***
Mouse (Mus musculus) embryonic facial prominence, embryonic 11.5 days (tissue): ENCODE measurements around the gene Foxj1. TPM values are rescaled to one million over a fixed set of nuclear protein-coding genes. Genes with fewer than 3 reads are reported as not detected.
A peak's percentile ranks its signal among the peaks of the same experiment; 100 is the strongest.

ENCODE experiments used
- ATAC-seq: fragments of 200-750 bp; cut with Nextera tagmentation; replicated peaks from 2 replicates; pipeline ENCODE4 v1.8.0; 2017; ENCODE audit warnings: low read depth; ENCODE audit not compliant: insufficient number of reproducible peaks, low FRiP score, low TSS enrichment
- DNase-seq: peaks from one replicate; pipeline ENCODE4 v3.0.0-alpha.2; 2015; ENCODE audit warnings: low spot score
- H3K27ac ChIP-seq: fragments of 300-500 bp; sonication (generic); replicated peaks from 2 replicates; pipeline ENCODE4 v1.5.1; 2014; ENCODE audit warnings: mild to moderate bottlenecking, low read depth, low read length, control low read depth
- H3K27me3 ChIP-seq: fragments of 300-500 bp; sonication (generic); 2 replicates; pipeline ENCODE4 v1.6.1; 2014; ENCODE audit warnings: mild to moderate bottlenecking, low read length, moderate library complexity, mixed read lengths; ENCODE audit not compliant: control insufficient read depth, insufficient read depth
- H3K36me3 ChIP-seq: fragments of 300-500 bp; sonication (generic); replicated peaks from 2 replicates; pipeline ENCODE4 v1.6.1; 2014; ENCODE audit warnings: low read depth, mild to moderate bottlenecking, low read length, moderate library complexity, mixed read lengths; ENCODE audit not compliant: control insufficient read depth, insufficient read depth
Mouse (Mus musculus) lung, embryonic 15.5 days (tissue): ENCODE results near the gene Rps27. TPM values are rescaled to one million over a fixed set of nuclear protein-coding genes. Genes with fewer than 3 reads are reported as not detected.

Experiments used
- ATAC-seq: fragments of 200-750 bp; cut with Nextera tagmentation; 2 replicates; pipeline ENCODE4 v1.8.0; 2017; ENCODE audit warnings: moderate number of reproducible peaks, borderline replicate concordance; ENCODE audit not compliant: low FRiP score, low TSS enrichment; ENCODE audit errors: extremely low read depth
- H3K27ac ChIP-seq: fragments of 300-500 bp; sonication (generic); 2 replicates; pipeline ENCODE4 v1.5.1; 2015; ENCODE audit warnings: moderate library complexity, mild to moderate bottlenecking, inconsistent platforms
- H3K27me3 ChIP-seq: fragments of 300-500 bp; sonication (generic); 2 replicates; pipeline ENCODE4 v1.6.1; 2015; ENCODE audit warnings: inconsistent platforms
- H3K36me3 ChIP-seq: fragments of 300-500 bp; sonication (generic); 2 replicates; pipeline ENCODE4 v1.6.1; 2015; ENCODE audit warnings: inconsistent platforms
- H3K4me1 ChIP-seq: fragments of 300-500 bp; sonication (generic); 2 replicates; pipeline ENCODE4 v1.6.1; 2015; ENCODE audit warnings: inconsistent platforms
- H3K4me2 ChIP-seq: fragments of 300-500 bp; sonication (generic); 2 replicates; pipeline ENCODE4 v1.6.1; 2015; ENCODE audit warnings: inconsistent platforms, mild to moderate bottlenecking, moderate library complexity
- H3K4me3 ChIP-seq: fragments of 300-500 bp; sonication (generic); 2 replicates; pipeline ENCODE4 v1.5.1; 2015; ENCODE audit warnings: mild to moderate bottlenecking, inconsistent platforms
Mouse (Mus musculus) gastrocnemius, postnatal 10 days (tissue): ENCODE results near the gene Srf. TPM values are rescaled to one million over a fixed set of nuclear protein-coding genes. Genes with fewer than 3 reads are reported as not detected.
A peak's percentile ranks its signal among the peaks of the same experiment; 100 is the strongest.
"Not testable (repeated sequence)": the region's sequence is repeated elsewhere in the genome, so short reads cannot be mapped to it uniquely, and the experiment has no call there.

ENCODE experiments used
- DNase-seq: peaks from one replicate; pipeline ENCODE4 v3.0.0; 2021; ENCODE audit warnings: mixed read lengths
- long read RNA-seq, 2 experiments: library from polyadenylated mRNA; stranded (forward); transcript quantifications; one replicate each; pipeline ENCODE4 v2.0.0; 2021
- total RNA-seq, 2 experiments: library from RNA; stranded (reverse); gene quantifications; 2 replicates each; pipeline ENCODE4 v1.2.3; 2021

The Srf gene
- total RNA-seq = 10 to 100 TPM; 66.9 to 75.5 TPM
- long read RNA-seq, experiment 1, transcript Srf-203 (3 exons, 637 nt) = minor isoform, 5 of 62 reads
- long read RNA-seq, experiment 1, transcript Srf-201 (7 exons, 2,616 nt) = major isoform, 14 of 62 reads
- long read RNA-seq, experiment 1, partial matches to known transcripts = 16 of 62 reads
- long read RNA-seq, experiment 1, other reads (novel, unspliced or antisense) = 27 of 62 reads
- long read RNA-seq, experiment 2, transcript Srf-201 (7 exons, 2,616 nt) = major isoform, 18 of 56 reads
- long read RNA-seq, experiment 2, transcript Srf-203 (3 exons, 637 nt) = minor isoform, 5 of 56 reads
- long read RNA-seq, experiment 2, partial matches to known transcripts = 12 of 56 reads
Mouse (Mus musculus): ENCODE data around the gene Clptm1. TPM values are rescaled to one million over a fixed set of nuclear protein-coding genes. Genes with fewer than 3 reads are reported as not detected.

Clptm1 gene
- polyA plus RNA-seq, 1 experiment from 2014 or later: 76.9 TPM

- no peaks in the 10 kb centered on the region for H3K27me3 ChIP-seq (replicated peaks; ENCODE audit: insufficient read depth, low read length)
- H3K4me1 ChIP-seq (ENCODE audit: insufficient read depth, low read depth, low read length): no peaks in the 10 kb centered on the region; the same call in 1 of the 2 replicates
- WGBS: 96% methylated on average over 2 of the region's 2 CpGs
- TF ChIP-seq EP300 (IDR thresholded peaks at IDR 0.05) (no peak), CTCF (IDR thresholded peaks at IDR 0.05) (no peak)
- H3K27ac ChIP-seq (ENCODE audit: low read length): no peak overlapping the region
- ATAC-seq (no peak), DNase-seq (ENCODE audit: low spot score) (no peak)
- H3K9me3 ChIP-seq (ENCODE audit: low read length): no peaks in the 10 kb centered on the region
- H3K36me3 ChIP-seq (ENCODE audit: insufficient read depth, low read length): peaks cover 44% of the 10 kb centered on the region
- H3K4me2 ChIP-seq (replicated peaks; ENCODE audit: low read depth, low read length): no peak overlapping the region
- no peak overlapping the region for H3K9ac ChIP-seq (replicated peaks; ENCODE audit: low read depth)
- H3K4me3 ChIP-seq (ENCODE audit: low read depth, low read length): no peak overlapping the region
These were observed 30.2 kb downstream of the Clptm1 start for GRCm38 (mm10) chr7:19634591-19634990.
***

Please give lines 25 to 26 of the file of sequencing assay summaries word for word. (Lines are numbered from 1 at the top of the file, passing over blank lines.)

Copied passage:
The Srf gene
- total RNA-seq = 10 to 100 TPM; 66.9 to 75.5 TPM